In the calculations, bioavailability of vaped and smoked THC is supposed to be the same. However, measurement of cannabinoids compounds in the aerosol of e-cigarettes and smoke of cannabis cigarettes does not necessarily imply equivalent absorption to the bloodstream. The different vehicles of transport of cannabis compounds could result in differences in the speed and rate of absorption from the respiratory tract. This can be assessed only by measuring plasma levels.
A limitation of the setup for the temperature measurements is that the measuring site inside the wick is not similar to the temperature on the surface of the wick where the evaporation takes place. Differences between different measuring sites may be occur, with the temperature becoming lower as you move away from the center of the coil.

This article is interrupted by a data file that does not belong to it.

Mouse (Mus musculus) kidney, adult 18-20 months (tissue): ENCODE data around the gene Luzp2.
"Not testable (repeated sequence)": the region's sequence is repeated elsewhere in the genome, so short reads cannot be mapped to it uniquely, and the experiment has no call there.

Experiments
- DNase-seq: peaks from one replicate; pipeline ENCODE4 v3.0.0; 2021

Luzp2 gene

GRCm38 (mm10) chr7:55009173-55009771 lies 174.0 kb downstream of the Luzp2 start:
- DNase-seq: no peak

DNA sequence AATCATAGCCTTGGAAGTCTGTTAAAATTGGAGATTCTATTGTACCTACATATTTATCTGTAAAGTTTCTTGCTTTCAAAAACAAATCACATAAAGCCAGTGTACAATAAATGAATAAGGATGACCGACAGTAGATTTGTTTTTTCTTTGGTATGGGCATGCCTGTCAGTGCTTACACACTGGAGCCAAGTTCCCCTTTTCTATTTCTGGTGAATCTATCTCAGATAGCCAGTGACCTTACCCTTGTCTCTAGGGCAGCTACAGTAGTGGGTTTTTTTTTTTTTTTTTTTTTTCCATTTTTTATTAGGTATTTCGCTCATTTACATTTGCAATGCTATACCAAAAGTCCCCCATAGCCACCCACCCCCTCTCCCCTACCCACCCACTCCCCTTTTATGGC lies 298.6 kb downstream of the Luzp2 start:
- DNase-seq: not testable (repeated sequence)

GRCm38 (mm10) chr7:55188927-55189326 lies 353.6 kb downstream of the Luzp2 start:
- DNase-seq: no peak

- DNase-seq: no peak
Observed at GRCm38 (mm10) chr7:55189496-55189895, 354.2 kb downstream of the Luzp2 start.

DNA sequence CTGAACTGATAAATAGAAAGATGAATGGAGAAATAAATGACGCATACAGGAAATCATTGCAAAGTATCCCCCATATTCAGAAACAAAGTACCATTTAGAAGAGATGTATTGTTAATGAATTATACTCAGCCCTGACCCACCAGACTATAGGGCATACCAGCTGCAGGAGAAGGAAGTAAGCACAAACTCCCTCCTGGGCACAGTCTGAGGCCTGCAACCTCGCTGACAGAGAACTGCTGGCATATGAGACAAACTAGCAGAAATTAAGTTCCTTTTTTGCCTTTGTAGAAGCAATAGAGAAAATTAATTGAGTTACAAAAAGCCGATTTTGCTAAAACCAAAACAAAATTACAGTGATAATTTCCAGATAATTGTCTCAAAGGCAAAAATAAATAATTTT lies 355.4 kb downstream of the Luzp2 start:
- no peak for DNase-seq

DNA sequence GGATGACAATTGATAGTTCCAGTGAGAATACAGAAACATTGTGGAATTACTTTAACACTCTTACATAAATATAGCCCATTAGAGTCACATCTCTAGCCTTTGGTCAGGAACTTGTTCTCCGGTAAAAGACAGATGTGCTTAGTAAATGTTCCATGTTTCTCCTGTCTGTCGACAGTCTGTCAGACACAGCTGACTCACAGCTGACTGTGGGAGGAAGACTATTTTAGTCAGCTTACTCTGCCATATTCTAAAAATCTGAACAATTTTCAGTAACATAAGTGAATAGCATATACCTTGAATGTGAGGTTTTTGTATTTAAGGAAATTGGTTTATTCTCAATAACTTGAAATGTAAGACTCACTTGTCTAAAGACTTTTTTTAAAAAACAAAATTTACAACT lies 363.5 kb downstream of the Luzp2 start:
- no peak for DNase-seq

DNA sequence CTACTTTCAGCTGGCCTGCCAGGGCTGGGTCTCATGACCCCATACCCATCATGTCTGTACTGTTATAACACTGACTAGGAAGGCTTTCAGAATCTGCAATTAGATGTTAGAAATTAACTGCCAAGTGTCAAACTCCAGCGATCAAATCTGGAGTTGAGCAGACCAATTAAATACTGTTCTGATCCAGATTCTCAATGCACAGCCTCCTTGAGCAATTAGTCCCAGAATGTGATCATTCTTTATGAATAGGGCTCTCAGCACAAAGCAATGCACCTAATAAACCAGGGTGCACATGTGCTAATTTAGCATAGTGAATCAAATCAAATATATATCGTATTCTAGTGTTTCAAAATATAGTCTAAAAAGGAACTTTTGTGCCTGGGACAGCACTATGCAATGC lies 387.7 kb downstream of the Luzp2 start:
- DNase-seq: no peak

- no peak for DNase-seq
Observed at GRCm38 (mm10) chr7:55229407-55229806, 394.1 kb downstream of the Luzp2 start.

Only one common type of e-cigarette was assessed for THC delivery in this study. However, other portable devices and brands with more or less sophisticated designs are currently sold and marketed. They can produce similar, but also different cannabinoids, carbonyls and VOCs amounts. Higher levels of impurities could be formed, especially with vaporizers delivering high voltages or having larger energy supplies and a high puff frequency could lead to coil overheating and contaminant generation. Similarly, only one type of clearomizer has been tested, while many other models of e-cigarettes (with cartomizers or clearomizer/atomizers, single or dual coils, with or without wicks, for example) can be found in specialized shops and on the Internet. Their use with cannabinoids could also produce different cannabinoids, carbonyls and COVs amounts. The toxicity of the vapors generated by e-cigarettes has already been demonstrated in several studies39. However, extrapolation of these results to other models of e-devices and liquid refills is questionable.